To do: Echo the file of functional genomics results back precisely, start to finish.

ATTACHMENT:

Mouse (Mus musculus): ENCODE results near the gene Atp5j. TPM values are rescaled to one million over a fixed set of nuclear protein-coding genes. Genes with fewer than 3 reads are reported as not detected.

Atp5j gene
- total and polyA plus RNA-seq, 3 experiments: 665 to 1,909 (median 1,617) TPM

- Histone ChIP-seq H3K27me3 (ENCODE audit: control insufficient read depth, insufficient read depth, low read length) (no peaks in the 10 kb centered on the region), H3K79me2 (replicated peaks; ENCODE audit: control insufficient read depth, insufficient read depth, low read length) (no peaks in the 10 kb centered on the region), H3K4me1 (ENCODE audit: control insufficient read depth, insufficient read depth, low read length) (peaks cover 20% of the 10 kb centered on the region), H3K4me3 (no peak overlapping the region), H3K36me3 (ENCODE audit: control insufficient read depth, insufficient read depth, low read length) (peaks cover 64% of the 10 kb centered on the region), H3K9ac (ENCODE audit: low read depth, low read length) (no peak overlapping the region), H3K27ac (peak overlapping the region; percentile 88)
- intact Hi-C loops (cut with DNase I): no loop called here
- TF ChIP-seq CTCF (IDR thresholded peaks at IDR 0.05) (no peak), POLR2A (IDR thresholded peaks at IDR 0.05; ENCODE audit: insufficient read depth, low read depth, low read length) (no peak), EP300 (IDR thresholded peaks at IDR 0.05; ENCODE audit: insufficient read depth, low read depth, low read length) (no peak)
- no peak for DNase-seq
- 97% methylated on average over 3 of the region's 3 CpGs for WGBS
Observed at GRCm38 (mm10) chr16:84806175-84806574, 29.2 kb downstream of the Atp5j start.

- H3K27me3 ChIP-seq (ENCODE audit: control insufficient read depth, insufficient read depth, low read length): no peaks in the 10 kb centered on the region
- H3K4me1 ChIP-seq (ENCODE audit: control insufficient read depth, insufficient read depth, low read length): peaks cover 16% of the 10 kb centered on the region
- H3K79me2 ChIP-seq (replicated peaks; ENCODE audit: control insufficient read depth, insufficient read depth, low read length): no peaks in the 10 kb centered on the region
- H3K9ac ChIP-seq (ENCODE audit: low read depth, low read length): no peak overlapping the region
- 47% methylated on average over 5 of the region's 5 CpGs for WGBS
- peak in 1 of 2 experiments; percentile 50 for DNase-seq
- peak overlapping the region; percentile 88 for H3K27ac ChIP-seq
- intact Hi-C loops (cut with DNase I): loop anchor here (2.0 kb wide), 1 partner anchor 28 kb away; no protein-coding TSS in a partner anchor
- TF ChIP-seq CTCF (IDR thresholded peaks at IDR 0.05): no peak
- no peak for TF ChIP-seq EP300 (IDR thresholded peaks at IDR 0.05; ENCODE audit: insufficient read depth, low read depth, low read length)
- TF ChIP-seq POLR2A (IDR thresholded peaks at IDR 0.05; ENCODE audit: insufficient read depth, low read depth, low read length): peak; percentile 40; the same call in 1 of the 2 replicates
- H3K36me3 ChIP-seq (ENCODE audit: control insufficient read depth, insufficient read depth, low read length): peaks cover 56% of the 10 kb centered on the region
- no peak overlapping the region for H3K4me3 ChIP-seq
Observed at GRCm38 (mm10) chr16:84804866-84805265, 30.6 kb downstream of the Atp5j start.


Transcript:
Mouse (Mus musculus): ENCODE results near the gene Atp5j. TPM values are rescaled to one million over a fixed set of nuclear protein-coding genes. Genes with fewer than 3 reads are reported as not detected.

Atp5j gene
- total and polyA plus RNA-seq, 3 experiments: 665 to 1,909 (median 1,617) TPM

- Histone ChIP-seq H3K27me3 (ENCODE audit: control insufficient read depth, insufficient read depth, low read length) (no peaks in the 10 kb centered on the region), H3K79me2 (replicated peaks; ENCODE audit: control insufficient read depth, insufficient read depth, low read length) (no peaks in the 10 kb centered on the region), H3K4me1 (ENCODE audit: control insufficient read depth, insufficient read depth, low read length) (peaks cover 20% of the 10 kb centered on the region), H3K4me3 (no peak overlapping the region), H3K36me3 (ENCODE audit: control insufficient read depth, insufficient read depth, low read length) (peaks cover 64% of the 10 kb centered on the region), H3K9ac (ENCODE audit: low read depth, low read length) (no peak overlapping the region), H3K27ac (peak overlapping the region; percentile 88)
- intact Hi-C loops (cut with DNase I): no loop called here
- TF ChIP-seq CTCF (IDR thresholded peaks at IDR 0.05) (no peak), POLR2A (IDR thresholded peaks at IDR 0.05; ENCODE audit: insufficient read depth, low read depth, low read length) (no peak), EP300 (IDR thresholded peaks at IDR 0.05; ENCODE audit: insufficient read depth, low read depth, low read length) (no peak)
- no peak for DNase-seq
- 97% methylated on average over 3 of the region's 3 CpGs for WGBS
Observed at GRCm38 (mm10) chr16:84806175-84806574, 29.2 kb downstream of the Atp5j start.

- H3K27me3 ChIP-seq (ENCODE audit: control insufficient read depth, insufficient read depth, low read length): no peaks in the 10 kb centered on the region
- H3K4me1 ChIP-seq (ENCODE audit: control insufficient read depth, insufficient read depth, low read length): peaks cover 16% of the 10 kb centered on the region
- H3K79me2 ChIP-seq (replicated peaks; ENCODE audit: control insufficient read depth, insufficient read depth, low read length): no peaks in the 10 kb centered on the region
- H3K9ac ChIP-seq (ENCODE audit: low read depth, low read length): no peak overlapping the region
- 47% methylated on average over 5 of the region's 5 CpGs for WGBS
- peak in 1 of 2 experiments; percentile 50 for DNase-seq
- peak overlapping the region; percentile 88 for H3K27ac ChIP-seq
- intact Hi-C loops (cut with DNase I): loop anchor here (2.0 kb wide), 1 partner anchor 28 kb away; no protein-coding TSS in a partner anchor
- TF ChIP-seq CTCF (IDR thresholded peaks at IDR 0.05): no peak
- no peak for TF ChIP-seq EP300 (IDR thresholded peaks at IDR 0.05; ENCODE audit: insufficient read depth, low read depth, low read length)
- TF ChIP-seq POLR2A (IDR thresholded peaks at IDR 0.05; ENCODE audit: insufficient read depth, low read depth, low read length): peak; percentile 40; the same call in 1 of the 2 replicates
- H3K36me3 ChIP-seq (ENCODE audit: control insufficient read depth, insufficient read depth, low read length): peaks cover 56% of the 10 kb centered on the region
- no peak overlapping the region for H3K4me3 ChIP-seq
Observed at GRCm38 (mm10) chr16:84804866-84805265, 30.6 kb downstream of the Atp5j start.